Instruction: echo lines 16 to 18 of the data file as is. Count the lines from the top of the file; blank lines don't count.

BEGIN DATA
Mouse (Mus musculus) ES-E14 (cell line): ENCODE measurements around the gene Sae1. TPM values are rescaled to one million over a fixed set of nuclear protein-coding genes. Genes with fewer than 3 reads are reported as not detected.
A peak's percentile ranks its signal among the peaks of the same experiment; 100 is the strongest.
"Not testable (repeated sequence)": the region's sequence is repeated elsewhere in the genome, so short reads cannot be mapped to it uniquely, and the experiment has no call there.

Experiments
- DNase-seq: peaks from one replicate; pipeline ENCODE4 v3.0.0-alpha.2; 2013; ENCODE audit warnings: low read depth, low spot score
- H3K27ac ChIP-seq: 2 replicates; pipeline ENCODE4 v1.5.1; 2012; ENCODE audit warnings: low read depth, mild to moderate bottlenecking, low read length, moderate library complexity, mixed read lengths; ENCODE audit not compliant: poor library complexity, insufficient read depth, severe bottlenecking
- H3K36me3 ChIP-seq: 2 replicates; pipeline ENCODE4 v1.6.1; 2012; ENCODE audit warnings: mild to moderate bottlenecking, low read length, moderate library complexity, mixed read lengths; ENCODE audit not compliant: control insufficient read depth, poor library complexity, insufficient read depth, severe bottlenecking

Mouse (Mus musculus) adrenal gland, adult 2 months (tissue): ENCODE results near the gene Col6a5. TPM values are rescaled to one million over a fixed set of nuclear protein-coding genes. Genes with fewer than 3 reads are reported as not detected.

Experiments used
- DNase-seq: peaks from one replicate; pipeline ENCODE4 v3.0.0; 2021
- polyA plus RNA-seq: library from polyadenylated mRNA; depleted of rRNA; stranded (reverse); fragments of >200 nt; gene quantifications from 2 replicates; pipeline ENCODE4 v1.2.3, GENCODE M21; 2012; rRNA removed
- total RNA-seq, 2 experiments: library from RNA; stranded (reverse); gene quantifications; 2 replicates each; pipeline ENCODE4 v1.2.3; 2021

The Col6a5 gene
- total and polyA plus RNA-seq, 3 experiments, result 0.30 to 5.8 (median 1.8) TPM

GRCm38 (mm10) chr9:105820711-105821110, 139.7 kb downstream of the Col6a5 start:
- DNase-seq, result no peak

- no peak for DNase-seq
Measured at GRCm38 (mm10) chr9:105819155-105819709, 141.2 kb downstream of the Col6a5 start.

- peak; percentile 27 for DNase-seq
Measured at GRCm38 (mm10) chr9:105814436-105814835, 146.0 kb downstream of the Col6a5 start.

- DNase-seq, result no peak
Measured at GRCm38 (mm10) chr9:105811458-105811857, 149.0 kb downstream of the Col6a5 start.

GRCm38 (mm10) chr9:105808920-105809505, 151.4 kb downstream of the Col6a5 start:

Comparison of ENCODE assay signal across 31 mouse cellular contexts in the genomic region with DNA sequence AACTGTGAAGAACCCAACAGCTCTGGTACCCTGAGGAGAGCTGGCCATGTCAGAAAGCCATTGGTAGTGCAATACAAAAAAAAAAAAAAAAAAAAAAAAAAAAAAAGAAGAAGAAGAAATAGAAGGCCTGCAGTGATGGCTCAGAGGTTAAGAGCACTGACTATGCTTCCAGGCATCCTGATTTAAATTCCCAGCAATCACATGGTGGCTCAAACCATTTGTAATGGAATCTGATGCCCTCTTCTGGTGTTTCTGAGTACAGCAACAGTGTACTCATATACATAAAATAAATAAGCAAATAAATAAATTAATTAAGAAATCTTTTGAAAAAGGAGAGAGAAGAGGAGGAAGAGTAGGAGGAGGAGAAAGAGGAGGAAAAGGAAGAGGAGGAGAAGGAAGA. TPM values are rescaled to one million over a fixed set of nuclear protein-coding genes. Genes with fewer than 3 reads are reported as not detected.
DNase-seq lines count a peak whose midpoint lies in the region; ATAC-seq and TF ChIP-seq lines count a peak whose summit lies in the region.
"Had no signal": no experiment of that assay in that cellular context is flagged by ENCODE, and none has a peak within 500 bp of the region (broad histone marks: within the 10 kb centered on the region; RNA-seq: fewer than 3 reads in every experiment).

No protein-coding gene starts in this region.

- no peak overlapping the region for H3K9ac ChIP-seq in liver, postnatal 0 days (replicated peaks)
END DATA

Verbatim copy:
- DNase-seq, result no peak

- no peak for DNase-seq
Measured at GRCm38 (mm10) chr9:105819155-105819709, 141.2 kb downstream of the Col6a5 start.